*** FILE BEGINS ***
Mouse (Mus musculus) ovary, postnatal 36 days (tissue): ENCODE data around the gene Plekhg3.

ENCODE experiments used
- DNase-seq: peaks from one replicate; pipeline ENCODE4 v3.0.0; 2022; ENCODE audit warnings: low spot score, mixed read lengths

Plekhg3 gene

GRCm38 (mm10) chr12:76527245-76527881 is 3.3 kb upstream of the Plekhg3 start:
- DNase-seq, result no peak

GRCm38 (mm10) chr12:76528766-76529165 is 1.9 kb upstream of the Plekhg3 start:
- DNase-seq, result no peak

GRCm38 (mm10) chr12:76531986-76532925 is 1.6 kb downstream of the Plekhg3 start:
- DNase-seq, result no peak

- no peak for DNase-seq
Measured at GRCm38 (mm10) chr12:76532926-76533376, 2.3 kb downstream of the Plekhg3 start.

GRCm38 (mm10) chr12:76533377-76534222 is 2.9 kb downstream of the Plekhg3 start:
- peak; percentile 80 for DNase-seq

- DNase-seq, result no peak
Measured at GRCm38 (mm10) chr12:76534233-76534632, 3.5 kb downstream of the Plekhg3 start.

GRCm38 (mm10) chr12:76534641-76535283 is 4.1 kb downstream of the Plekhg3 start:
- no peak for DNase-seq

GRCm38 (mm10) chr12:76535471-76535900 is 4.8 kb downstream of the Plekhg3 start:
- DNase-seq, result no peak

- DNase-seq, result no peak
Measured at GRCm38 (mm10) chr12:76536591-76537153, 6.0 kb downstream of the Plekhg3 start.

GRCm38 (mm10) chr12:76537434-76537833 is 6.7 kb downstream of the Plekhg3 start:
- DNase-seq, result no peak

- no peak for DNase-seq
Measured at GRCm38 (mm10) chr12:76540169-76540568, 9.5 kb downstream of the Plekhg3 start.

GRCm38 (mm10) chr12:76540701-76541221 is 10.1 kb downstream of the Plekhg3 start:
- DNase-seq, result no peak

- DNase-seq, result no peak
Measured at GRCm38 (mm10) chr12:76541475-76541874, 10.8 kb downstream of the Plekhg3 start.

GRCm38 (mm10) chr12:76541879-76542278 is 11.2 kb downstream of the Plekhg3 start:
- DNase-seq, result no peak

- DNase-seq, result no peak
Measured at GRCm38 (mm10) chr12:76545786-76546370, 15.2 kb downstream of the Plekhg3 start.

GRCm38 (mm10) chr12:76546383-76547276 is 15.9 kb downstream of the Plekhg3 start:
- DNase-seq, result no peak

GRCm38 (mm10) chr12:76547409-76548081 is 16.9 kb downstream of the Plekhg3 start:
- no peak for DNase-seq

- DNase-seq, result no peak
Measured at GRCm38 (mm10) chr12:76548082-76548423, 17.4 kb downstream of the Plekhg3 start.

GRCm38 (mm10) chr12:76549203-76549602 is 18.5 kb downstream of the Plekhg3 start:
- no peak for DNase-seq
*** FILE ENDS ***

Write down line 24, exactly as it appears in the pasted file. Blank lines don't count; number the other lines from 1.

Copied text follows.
- DNase-seq, result no peak